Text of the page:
This is the Summer 2014 edition of the quarterly BINDER TECHNICIAN NEWS brought to you by the Asphalt Institute.

Ask Mike

Michael T. Beavin
Technical Training Coordinator
Asphalt Institute

Question: My question regards DSR PAV testing. This test is the “limiting factor” for us – if our asphalt batch is going to fail it will fail the PAV DSR and I will have acceptable results on everything else. As you know, a result of less than or equal to 5000 kPa passes this test. Usually if we fail, we fail well above the 5000 kPa cutoff, so both of my results are over 5000 and the batch fails and needs to be reblended. I had a batch last week where my first result was 5021 (fail) and my second result was 4673 (pass). These results aren’t as close to each other as I usually run, but are within the repeatability of the test. Because I didn’t think I could average a failing result + a passing result, I ran a third test and got a result of 4939. Would the correct approach be to average the first two result (fail + pass), or average all three results (fail + pass + pass).  I have no reason to believe that any of these tests were outliers that I could eliminate. I read through both D7175 and T315 and couldn’t find this addressed, so is there a different ASTM method that deals with this sort of situation?  (I looked at ASTM E178 and ASTM D3244, but neither of them seemed to address this exact situation.) I know that ideally we shouldn’t be running up so close to the max spec (given the reproducibility of this test an outside lab could easily fail this product) but some of those circumstances are out of my control. I just wanted to know how to handle this situation and data correctly if this situation arises in the future so I can address it in our lab SOP.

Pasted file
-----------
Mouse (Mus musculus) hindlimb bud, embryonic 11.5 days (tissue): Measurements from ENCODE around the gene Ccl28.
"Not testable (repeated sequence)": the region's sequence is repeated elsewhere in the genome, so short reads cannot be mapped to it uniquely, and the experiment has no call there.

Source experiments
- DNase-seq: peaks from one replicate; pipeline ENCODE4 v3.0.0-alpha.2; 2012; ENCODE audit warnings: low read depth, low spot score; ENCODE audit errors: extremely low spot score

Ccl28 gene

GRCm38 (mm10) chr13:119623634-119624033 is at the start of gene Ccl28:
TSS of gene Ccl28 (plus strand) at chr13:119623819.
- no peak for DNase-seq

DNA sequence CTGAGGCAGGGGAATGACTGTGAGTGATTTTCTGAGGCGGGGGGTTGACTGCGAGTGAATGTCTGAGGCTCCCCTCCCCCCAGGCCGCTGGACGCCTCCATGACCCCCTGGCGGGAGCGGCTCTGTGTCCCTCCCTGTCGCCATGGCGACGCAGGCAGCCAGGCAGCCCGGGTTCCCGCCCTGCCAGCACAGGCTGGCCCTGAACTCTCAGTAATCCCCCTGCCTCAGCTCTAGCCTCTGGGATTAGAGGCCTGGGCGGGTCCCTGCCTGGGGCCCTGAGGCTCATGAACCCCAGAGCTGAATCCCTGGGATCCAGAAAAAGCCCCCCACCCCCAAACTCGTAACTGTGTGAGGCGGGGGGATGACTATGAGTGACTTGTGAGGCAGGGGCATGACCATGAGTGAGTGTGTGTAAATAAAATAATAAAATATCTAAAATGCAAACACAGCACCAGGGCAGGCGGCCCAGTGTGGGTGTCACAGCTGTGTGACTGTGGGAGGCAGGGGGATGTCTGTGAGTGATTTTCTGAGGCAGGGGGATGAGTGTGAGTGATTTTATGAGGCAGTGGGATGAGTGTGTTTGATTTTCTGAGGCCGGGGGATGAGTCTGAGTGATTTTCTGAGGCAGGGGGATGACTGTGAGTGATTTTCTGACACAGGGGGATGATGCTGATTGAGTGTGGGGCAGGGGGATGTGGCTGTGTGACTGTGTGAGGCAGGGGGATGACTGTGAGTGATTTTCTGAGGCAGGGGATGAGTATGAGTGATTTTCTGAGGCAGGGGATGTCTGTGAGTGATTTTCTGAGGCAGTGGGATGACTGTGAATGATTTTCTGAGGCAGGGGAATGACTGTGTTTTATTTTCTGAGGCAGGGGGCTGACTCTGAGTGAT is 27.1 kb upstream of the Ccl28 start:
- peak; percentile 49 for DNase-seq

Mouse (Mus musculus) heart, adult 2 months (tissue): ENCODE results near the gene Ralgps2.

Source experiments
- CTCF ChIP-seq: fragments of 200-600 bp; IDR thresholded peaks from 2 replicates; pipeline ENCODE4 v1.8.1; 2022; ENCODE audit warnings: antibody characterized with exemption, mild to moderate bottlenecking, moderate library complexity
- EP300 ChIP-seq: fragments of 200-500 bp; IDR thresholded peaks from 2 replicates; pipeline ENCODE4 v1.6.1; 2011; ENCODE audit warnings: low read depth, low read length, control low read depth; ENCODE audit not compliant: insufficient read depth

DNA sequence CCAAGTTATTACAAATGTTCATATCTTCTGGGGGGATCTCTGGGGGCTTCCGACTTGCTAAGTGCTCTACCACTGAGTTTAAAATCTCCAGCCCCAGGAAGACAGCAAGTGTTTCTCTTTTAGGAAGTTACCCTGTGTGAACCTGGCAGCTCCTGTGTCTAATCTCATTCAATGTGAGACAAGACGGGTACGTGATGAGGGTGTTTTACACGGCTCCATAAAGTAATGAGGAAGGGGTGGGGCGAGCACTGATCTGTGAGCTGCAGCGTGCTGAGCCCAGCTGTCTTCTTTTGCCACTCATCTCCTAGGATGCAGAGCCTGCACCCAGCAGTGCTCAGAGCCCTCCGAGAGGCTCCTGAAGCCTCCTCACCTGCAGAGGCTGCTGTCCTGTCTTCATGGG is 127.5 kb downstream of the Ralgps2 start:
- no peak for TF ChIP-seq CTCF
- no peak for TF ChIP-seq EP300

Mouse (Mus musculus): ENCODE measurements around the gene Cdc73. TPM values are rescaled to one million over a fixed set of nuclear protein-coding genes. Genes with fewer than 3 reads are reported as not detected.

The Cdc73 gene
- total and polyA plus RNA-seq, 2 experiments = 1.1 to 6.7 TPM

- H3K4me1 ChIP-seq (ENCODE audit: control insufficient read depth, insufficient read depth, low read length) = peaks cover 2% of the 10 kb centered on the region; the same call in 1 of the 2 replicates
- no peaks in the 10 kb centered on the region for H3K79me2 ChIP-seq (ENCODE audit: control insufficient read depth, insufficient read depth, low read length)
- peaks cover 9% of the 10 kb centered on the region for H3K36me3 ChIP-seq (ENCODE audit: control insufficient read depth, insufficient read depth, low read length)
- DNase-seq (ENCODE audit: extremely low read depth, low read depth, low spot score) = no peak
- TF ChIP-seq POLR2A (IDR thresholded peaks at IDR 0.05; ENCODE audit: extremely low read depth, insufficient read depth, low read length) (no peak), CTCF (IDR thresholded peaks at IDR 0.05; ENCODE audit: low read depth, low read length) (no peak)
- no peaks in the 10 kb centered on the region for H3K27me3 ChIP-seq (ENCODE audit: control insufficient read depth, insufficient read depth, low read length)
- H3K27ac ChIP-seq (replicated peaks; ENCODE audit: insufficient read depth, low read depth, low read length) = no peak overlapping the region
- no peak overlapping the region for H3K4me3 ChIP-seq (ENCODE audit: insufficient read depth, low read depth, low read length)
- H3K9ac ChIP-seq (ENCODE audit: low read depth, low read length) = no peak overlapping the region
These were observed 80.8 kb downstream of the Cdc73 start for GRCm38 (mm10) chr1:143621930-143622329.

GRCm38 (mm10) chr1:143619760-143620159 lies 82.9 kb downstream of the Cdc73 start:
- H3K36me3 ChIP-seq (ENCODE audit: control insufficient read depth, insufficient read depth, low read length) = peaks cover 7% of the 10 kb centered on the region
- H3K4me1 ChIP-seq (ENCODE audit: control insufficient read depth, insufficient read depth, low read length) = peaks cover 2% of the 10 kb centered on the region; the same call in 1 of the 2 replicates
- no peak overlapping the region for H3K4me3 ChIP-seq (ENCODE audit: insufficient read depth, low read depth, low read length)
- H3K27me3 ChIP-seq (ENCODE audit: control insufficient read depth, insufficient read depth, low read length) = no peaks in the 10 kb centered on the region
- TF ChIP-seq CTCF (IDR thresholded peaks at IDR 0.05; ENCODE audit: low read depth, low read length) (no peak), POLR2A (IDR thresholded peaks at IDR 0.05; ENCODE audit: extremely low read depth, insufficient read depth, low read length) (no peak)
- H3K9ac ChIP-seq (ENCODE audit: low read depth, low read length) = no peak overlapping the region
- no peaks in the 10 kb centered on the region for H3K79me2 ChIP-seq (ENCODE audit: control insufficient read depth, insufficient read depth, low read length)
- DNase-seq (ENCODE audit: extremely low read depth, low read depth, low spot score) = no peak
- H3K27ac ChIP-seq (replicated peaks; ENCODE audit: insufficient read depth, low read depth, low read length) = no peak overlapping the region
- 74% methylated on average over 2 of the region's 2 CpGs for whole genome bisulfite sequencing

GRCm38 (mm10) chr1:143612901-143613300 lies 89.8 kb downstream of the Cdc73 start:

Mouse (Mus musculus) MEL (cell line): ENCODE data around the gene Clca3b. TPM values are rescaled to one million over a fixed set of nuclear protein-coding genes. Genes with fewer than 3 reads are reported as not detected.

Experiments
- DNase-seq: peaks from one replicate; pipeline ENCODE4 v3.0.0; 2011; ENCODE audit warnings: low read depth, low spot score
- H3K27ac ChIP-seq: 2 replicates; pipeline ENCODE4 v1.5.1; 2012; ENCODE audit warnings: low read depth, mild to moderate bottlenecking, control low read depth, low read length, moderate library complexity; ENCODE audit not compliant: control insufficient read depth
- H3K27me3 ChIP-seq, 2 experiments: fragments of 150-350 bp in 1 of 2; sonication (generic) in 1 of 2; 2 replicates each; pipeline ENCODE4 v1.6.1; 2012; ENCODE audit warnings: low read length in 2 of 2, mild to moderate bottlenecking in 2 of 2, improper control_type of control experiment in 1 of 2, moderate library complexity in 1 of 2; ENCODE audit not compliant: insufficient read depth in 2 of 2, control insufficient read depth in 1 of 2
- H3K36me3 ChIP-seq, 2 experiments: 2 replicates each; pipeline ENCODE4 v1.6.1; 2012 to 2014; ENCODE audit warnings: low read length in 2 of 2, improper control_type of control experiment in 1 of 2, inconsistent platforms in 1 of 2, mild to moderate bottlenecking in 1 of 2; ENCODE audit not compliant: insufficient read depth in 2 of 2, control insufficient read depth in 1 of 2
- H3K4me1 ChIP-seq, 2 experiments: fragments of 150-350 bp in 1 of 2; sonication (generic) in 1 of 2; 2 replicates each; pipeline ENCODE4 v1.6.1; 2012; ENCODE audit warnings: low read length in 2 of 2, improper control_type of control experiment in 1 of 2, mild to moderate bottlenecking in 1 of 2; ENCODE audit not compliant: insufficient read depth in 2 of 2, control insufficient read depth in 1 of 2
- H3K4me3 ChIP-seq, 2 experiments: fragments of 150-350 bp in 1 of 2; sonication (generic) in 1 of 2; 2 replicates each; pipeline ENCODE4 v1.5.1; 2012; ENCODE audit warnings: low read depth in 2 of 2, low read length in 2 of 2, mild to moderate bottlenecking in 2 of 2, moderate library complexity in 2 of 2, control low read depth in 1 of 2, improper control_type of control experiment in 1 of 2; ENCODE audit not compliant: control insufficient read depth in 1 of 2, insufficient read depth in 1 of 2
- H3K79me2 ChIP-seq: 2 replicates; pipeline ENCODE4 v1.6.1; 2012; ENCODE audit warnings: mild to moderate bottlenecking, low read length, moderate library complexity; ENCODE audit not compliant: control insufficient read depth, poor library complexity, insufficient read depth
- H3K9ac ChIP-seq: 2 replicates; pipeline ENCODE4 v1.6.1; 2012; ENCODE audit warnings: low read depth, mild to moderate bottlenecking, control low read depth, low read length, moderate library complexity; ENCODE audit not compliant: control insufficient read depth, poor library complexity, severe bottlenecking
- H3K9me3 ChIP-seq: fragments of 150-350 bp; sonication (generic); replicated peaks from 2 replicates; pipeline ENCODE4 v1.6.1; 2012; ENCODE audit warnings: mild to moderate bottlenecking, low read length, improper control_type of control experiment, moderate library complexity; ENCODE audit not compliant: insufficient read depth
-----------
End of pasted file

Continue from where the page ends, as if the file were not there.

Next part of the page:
Thanks so much,

A concerned lab tech
Answer: Thanks for your question. After consulting with AMRL, Dr. Dave Anderson and Mike Anderson, AI Director of Research, the consensus is this is a tough one! Good question! Let’s start with test replicates. The ASTM and AASHTO DSR standards do not require DSR testing in replicate but I understand why you would want to do this given the borderline results you have been seeing. So what to do? You have two results (or three). You have passing and failing results. Do you pick a result and report it or do you average the results and hope the average passes the parameter? According to Dr. Anderson “If two results are within acceptable limits according to the precision and bias estimate, averaging would be appropriate. Averaging three results would be even better.” There is no guidance in the standards to do this, however, so commonly a passing retest is the one that is reported. Kind of like ‘fail and there must have been some mistake so retest. Pass and pat yourself on the back for a job well done!’ Be careful, though! That same material is likely going to be tested again in the agency lab and, given the increased variability for multilaboratory testing, they are just as likely to get a failing result as a passing one. Even with that possibility, most labs would breathe a sigh of relief and report the passing one.